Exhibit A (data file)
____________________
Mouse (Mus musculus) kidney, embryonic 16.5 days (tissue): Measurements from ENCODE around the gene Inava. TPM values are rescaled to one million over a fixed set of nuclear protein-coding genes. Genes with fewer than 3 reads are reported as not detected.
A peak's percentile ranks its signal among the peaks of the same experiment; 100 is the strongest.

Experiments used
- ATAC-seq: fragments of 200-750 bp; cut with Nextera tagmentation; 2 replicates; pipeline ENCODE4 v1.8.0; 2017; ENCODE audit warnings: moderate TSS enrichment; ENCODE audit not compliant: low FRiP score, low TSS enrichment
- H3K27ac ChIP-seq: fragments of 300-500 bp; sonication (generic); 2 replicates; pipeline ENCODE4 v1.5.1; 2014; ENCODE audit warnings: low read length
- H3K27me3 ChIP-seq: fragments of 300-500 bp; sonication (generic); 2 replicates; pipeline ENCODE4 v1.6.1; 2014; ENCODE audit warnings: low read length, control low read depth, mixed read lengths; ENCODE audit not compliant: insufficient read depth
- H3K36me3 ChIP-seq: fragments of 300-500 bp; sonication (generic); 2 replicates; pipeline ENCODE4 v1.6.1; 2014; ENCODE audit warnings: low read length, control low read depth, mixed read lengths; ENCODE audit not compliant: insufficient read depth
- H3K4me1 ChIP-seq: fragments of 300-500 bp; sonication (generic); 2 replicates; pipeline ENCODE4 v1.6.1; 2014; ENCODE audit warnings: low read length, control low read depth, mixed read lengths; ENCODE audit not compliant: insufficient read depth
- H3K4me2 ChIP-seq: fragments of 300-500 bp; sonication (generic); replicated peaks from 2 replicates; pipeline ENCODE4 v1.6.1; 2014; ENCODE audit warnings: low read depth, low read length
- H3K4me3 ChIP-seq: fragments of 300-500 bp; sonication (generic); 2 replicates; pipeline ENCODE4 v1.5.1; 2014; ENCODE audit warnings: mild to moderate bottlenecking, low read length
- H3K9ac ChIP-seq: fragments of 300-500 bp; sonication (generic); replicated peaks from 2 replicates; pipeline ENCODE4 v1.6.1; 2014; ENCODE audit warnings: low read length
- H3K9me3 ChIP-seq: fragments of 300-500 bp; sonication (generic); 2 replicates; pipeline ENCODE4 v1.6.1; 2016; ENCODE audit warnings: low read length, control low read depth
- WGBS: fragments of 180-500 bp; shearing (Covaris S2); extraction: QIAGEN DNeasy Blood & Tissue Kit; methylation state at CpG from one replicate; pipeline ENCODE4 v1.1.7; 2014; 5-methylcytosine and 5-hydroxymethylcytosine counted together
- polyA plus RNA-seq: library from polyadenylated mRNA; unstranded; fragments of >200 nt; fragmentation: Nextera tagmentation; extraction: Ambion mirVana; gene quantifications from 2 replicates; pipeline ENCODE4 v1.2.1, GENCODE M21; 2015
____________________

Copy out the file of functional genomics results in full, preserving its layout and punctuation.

Mouse (Mus musculus) kidney, embryonic 16.5 days (tissue): Measurements from ENCODE around the gene Inava. TPM values are rescaled to one million over a fixed set of nuclear protein-coding genes. Genes with fewer than 3 reads are reported as not detected.
A peak's percentile ranks its signal among the peaks of the same experiment; 100 is the strongest.

Experiments used
- ATAC-seq: fragments of 200-750 bp; cut with Nextera tagmentation; 2 replicates; pipeline ENCODE4 v1.8.0; 2017; ENCODE audit warnings: moderate TSS enrichment; ENCODE audit not compliant: low FRiP score, low TSS enrichment
- H3K27ac ChIP-seq: fragments of 300-500 bp; sonication (generic); 2 replicates; pipeline ENCODE4 v1.5.1; 2014; ENCODE audit warnings: low read length
- H3K27me3 ChIP-seq: fragments of 300-500 bp; sonication (generic); 2 replicates; pipeline ENCODE4 v1.6.1; 2014; ENCODE audit warnings: low read length, control low read depth, mixed read lengths; ENCODE audit not compliant: insufficient read depth
- H3K36me3 ChIP-seq: fragments of 300-500 bp; sonication (generic); 2 replicates; pipeline ENCODE4 v1.6.1; 2014; ENCODE audit warnings: low read length, control low read depth, mixed read lengths; ENCODE audit not compliant: insufficient read depth
- H3K4me1 ChIP-seq: fragments of 300-500 bp; sonication (generic); 2 replicates; pipeline ENCODE4 v1.6.1; 2014; ENCODE audit warnings: low read length, control low read depth, mixed read lengths; ENCODE audit not compliant: insufficient read depth
- H3K4me2 ChIP-seq: fragments of 300-500 bp; sonication (generic); replicated peaks from 2 replicates; pipeline ENCODE4 v1.6.1; 2014; ENCODE audit warnings: low read depth, low read length
- H3K4me3 ChIP-seq: fragments of 300-500 bp; sonication (generic); 2 replicates; pipeline ENCODE4 v1.5.1; 2014; ENCODE audit warnings: mild to moderate bottlenecking, low read length
- H3K9ac ChIP-seq: fragments of 300-500 bp; sonication (generic); replicated peaks from 2 replicates; pipeline ENCODE4 v1.6.1; 2014; ENCODE audit warnings: low read length
- H3K9me3 ChIP-seq: fragments of 300-500 bp; sonication (generic); 2 replicates; pipeline ENCODE4 v1.6.1; 2016; ENCODE audit warnings: low read length, control low read depth
- WGBS: fragments of 180-500 bp; shearing (Covaris S2); extraction: QIAGEN DNeasy Blood & Tissue Kit; methylation state at CpG from one replicate; pipeline ENCODE4 v1.1.7; 2014; 5-methylcytosine and 5-hydroxymethylcytosine counted together
- polyA plus RNA-seq: library from polyadenylated mRNA; unstranded; fragments of >200 nt; fragmentation: Nextera tagmentation; extraction: Ambion mirVana; gene quantifications from 2 replicates; pipeline ENCODE4 v1.2.1, GENCODE M21; 2015